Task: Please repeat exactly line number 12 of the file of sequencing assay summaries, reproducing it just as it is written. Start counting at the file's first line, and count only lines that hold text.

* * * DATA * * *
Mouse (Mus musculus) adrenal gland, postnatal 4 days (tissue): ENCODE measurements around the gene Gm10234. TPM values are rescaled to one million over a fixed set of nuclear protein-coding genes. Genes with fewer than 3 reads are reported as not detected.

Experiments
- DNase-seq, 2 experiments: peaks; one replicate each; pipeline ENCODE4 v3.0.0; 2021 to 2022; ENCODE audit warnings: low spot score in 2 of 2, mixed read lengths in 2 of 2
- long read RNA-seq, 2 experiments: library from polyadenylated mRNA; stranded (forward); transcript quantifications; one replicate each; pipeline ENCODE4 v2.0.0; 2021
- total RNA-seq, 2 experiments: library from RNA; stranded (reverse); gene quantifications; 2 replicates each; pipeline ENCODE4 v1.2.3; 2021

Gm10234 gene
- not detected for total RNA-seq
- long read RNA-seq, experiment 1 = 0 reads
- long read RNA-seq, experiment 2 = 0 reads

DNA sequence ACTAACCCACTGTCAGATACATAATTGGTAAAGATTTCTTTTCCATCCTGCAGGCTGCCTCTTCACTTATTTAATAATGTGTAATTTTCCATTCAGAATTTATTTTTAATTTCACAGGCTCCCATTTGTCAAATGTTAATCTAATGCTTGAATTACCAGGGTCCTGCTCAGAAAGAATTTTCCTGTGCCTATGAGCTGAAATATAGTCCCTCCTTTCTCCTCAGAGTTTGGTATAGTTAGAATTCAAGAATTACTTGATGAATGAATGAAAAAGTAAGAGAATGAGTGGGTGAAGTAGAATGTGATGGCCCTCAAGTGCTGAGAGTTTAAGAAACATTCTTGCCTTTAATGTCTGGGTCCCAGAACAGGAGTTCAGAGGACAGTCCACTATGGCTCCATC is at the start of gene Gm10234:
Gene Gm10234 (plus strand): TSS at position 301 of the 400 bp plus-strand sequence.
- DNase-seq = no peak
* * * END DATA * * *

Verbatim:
- DNase-seq = no peak